The last several months have been busy and good. We traveled, we garage saled, we saw friends, we said good-bye to friends (both permanent-for-this-life and moving-away goodbyes). We helped friends move/pack up a truck. We are looking ahead to say good-bye to more friends as they move off to new jobs (ah, joys of grad school). We continue to wait. We are in the ‘approved and waiting’ stage for adopting an infant domestically, which means we wait. We are trying to wait well: with intentionality and expectation, while still living in this moment not in some future possible moment. The March, April and May in my flylady calender have very little white space left on them. June still has a fair bit and I hope to keep it that way.
I do have a few goals/hopes for the summer. First to work faithfully through “The Well-trained Mind: the classical education you never had”. I found that I really miss academics, so I decided to bring academics to me. If there is anyone interested in working through this with me, please let me know! I’d love to have a friend to talk with about the material (I’m delving into the history/politics chapter right now).
Second, I want to be more intentional about doing *stuff* (some might call it ‘school’, but my plans are so loosy-goosy, I’m not willing to use that word. Maybe ‘activity’ is a good word?) with Little Man. He turned 3 (!) in May, and is asking so many questions about so many things. He is all kinds of interested in stars, dinosaurs, what things eat, and what/who is a person. Its so exciting to see him exploring these various ideas, and I want to give him the fodder for further explanation.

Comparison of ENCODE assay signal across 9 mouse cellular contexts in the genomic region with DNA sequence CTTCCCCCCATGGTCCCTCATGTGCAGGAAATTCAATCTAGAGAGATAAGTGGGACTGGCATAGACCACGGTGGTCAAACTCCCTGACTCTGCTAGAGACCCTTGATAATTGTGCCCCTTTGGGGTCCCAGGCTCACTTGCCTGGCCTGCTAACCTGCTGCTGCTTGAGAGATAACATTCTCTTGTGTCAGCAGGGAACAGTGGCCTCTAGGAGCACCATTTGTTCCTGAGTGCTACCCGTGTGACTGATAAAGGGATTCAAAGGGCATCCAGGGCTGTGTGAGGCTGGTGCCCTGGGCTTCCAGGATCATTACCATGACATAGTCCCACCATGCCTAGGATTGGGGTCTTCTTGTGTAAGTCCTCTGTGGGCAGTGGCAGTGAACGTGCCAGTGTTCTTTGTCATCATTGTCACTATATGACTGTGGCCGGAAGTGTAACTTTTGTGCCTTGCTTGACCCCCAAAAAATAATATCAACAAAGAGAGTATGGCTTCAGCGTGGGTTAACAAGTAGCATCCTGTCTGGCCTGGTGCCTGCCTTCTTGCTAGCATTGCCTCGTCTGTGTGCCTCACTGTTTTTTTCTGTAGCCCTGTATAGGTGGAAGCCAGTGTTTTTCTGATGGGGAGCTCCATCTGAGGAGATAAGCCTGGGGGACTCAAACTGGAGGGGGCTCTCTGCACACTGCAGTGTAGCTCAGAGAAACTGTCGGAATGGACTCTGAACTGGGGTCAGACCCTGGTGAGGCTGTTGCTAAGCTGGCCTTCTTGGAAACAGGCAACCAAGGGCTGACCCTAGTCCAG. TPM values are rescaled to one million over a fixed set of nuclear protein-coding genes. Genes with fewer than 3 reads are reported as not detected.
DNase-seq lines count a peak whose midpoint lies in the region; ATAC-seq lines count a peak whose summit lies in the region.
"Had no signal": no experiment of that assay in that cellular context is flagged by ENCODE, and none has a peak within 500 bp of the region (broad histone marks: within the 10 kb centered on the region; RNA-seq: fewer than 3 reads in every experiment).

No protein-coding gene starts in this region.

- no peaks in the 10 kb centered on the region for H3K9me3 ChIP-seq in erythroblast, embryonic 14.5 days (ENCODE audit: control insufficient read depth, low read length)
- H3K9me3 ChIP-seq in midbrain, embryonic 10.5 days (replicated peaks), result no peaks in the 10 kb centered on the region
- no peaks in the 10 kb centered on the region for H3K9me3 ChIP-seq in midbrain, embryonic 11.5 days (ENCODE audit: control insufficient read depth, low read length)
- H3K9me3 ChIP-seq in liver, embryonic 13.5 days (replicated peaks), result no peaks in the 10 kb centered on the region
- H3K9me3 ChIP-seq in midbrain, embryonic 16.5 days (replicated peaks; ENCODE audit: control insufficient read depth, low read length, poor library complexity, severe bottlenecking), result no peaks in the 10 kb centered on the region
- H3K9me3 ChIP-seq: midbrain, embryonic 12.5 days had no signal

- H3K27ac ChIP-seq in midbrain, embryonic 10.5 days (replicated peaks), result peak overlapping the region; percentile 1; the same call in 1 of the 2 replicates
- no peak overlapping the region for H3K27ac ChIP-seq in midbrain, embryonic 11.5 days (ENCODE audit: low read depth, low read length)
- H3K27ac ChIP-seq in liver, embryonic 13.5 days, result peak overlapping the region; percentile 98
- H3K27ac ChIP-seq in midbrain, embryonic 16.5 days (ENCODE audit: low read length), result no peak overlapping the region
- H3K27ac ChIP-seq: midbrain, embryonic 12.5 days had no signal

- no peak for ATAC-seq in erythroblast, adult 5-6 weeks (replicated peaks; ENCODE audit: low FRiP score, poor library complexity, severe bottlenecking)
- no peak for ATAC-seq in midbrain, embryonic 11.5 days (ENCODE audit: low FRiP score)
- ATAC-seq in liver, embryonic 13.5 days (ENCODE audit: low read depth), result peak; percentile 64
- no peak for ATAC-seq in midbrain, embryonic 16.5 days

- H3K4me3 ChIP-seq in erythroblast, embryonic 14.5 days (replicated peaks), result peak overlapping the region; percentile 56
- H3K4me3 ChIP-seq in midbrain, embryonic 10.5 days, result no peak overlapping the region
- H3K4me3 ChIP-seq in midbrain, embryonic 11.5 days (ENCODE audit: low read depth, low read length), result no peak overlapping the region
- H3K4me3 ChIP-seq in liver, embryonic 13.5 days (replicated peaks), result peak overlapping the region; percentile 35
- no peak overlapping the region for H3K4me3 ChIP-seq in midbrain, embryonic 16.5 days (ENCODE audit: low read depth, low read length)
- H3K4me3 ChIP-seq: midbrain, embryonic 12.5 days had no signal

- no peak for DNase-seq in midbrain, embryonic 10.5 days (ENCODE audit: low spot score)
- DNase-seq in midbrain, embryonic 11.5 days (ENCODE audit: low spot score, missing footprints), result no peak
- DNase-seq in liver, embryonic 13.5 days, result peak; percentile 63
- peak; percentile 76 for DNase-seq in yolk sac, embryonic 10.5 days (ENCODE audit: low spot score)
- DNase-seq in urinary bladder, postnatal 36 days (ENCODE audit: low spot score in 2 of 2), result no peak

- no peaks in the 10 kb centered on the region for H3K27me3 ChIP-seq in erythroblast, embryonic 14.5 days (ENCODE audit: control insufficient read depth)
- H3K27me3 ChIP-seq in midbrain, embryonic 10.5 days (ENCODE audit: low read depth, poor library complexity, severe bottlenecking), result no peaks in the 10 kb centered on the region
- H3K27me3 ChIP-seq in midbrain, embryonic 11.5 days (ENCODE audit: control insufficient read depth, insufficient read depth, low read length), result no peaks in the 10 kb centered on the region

For our first activity, we read a book about digging up dinosaurs and putting them together again (from the library). I had seen this activity as a pre-schooler fun activity, and a week or so ago, I froze 5 plastic dinosaurs in a bucket of water. I set Little Man up in the back yard with the block of ice in our water/sand table (emptied of water and sand!) with some water and salt (table salt and rock salt). I showed him how the salt causes the ice to melt and how the liquid water helps the the salt do its thing, and set him free. It was nearly 2 hours later before we got the first dinosaur out, and the others came quickly after. At the end, Little Man asked “can we dig more dinosaurs out?” He enjoys the activity, gets some good sensory and thought provoking play and I get a bit of on-my-own time to read or do my own thing. I’m always looking for these win-win activities.
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Getting started.

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salt.. and more salt... and more salt. Mommy, can I have more salt?

salt.. and more salt… and more salt. Mommy, can I have more salt?

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This little thing doesn't hold much water....

This little thing doesn’t hold much water….

Almost there

Almost there

Free at last!

Free at last!